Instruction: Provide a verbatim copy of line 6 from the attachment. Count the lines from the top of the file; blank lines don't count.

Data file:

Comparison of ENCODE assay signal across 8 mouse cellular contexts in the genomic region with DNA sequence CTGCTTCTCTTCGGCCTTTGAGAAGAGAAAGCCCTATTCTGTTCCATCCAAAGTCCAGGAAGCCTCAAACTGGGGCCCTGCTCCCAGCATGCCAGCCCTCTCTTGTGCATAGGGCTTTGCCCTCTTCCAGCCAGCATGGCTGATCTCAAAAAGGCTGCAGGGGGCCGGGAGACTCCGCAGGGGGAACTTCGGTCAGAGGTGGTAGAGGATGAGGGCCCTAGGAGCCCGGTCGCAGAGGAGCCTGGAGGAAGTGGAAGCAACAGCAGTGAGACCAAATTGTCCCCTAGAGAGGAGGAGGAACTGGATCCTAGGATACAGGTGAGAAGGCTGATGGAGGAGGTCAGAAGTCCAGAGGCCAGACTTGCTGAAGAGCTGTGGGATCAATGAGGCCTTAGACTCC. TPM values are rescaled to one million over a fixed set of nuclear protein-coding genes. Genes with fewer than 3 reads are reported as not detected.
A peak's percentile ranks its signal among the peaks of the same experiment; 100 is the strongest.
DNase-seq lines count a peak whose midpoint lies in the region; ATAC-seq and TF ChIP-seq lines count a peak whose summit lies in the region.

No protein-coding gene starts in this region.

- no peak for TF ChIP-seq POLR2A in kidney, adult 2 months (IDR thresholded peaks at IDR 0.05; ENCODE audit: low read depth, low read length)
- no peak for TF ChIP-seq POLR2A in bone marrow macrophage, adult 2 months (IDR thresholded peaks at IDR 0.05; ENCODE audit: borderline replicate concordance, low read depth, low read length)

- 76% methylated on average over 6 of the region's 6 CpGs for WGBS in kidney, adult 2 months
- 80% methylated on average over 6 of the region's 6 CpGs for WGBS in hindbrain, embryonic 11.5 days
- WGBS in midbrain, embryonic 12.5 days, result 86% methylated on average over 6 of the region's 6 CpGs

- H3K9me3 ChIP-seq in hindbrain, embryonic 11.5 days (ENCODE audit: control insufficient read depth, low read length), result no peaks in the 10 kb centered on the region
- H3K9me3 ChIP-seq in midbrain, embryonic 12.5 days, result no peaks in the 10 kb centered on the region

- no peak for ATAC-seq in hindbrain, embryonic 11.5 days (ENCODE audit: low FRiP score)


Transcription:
- no peak for TF ChIP-seq POLR2A in bone marrow macrophage, adult 2 months (IDR thresholded peaks at IDR 0.05; ENCODE audit: borderline replicate concordance, low read depth, low read length)